Alpha Insights Driven by Investment Fundamentals
Bram Zeigler is a Portfolio Manager at Algert Global, sub-advisor to the International Small Cap Fund. Using behavioral finance principles and his research-based knowledge, over 20 years of practical experience has shaped his insightful understanding of economic and market efficiency.
Additionally, he holds a patent for NASDAQ’s SuperMontage trading system, the exchange’s fully integrated order display and execution engine. Bram shares his views on international small caps and the search for alpha using Algert Global’s unique process.
How does your investment process aim to capture alpha?
We believe that there are market dislocations caused by emotional and cognitive biases of investors. Our process aims to identify companies that we believe are fundamentally mis-valued and are most likely to converge towards our model’s estimate during our investment horizon (2 to 3 earning cycles). We build fundamental models in a systematic way and test our assumptions over long time horizons.
How is your modeling unique from an index ETF or smart beta product?
Many active or passive managers are using fundamental data to measure what we consider to be generic market premia. For example, momentum is a commonly used factor. We have a Catalyst model that looks at attention and sentiment, which analyzes the sources of momentum in contrast to other products that measure the mere existence of momentum. For example, looking at text from a company earnings or analyst call using natural language processing to measure sentiment indicators could be a source of momentum.
How do you tailor your process depending on global region?
Another differentiator we believe we have is tailored signals contingent on geography and industry. The accuracy of our process depends on an appropriate relative peer group ranking. The Algert investment team is comprised of regional sub-portfolio specialists that share ideas implemented globally in a highly collaborative way. New signals are regularly deployed in a thoughtful, customized way by region and sector.
What risk management oversight is utilized in the investment process?
We intend to generate alpha from stock-specific returns, as opposed to unintended market risk, on a consistent basis steadily through time while seeking the fund’s objective of long-term capital appreciation. We estimate that approximately 90% of the portfolio’s active risk is due to stock specific factors. Further, our process aims to rank stock level projected returns independent of any returns expected from common market factors (e.g. country, size, industry, beta). This is often called ‘neutralization’ and is the ability to systematically assess a company’s characteristics independent from multiple common characteristics.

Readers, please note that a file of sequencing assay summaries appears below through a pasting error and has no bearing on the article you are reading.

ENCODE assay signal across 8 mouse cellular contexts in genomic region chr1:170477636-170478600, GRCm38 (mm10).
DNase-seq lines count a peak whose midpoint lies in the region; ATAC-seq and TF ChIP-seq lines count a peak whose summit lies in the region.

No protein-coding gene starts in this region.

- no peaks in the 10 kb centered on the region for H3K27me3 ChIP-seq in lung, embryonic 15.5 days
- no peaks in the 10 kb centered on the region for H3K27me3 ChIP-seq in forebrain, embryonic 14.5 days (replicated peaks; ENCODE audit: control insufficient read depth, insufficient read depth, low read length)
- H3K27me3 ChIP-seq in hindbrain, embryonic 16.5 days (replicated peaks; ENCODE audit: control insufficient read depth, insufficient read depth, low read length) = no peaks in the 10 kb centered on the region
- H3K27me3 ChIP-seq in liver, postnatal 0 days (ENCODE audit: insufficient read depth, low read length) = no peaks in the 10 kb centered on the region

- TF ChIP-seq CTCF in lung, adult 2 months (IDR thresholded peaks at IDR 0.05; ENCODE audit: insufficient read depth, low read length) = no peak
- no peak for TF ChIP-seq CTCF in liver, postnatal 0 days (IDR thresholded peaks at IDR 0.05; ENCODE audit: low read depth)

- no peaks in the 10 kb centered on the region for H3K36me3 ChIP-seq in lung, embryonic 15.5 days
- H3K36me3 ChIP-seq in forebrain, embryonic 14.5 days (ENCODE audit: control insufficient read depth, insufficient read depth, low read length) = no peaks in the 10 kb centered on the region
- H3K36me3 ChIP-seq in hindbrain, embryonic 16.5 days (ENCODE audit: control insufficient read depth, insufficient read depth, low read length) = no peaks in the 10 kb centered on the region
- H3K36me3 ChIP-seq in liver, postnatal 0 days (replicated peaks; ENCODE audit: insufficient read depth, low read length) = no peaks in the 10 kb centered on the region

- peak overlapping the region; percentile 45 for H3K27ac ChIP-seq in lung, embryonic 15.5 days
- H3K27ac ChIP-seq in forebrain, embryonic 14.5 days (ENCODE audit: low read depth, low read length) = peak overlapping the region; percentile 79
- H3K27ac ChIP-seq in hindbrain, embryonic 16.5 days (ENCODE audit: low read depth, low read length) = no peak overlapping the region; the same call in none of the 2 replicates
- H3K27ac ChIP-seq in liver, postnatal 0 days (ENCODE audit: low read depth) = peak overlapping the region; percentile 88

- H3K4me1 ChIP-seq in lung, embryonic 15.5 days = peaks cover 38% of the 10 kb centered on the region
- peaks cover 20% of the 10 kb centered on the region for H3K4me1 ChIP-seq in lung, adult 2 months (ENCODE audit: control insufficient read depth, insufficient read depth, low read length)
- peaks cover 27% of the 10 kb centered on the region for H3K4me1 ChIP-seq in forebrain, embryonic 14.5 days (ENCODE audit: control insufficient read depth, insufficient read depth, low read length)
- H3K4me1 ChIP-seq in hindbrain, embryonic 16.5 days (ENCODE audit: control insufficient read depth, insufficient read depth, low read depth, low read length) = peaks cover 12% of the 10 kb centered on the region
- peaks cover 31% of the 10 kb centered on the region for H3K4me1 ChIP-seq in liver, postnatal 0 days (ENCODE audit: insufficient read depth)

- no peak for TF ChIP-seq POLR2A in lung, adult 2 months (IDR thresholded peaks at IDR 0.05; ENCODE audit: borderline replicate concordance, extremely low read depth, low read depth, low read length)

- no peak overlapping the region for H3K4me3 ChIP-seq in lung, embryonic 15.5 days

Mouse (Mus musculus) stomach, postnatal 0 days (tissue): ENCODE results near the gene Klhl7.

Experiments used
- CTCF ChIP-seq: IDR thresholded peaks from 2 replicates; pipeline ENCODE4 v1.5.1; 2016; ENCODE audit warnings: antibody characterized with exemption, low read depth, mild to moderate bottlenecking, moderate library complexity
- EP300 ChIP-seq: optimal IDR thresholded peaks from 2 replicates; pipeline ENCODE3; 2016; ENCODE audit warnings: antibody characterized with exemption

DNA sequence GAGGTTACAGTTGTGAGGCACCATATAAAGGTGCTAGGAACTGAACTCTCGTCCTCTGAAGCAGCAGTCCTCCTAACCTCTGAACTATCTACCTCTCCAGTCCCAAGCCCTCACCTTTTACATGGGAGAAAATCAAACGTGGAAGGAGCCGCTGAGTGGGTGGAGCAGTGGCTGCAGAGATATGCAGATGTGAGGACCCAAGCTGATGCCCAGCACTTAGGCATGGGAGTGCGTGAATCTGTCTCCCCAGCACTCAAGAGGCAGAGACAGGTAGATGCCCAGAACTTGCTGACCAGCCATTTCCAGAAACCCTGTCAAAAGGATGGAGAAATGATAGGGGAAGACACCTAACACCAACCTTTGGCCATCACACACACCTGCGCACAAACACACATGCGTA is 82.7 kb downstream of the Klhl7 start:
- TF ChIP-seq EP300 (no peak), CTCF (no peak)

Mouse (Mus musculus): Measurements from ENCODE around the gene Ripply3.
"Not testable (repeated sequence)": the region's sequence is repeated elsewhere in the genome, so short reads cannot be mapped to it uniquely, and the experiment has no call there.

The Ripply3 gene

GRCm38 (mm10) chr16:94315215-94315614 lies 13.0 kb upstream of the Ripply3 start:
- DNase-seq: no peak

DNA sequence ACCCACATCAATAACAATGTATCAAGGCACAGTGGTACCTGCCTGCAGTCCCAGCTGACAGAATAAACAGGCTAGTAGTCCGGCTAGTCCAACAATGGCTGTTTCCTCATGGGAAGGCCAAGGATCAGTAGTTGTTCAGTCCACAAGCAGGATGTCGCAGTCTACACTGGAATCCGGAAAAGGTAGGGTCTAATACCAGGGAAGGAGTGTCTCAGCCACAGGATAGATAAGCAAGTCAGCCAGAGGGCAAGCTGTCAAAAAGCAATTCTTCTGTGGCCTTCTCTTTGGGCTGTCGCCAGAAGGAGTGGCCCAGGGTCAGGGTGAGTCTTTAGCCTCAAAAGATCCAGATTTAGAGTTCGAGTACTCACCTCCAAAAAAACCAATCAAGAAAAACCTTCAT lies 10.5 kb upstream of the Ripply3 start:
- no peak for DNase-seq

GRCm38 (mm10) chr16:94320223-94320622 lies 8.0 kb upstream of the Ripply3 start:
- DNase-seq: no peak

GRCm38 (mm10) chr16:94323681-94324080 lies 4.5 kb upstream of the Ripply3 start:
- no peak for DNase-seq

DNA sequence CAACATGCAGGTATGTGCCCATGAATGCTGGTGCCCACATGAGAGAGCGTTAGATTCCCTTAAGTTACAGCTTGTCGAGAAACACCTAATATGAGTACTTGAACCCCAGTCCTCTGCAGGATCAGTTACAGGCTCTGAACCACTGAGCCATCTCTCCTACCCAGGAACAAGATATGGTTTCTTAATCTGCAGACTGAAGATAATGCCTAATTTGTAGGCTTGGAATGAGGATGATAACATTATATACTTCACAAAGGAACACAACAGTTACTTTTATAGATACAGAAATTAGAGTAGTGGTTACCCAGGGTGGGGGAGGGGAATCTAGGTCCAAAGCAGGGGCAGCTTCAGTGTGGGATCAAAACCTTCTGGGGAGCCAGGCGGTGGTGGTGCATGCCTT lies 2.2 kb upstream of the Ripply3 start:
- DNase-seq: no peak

International small cap stocks trade with less volume than large cap. How do you manage transaction costs?
We forecast and measure transaction costs on each trade pre- and post-execution. Our trading philosophy is to trade often and in small size. We use this to both mask our investment intentions from other market participants and minimize market impact. For each trade, we also measure the performance of the executing broker relative to an estimate of realized cost based on our order history with similar characteristics.
Stock selection and transaction costs appear to be key parts of the investment process. How do you integrate them?
The portfolio construction process we use to implement our portfolio is optimized according to multiple targets. These include beta targets, benchmark constraints, and tolerance for systematic and idiosyncratic risk. Liquidity, holding and trading parameters also go into the final portfolio construction process. Our goal is to maximize the portfolio’s exposure to our stock selection rankings, which we believe is our value-add, subject to trading and risk constraints.
How many data points do your quantitative models processing each day?
We use mainly proprietary data signals and on any given trading day, our models process thousands of individual data points. As you can see this is far more than any individual or team could evaluate at an individual stock level. We conduct ongoing research to develop new signals that we believe give a more accurate picture of market investment opportunities. Our driving theme is consistency and repeatability with innovative data processing techniques that reflect our fundamental view of the market.
Beta is a measure of the volatility of a fund relative to the overall market.
Smart Beta strategies attempt to deliver a better risk-return profile than conventional market cap weighted indices by using alternative weightings schemes based on calculated measures.
Alpha is a measure of the portfolio’s risk-adjusted performance. When compared to the portfolio’s beta, a positive alpha indicates better-than-expected portfolio performance and a negative alpha worse-than-expected portfolio performance.
Important Risks: Equity securities, such as common stocks, are subject to market, economic and business risks that may cause their prices to fluctuate. Investments made in small capitalization companies may be more volatile and less liquid due to limited resources or product lines and more sensitive to economic factors. The Funds may invest in foreign securities which involves certain risks such as currency volatility, political and social instability and reduced market liquidity. Emerging markets may be more volatile and less liquid than more developed markets and therefore may involve greater risks. The Funds may invest in ETFs (Exchange-Traded Funds) and is therefore subject to the same risks as the underlying securities in which the ETF invests as well as entails higher expenses than if invested into the underlying ETF directly.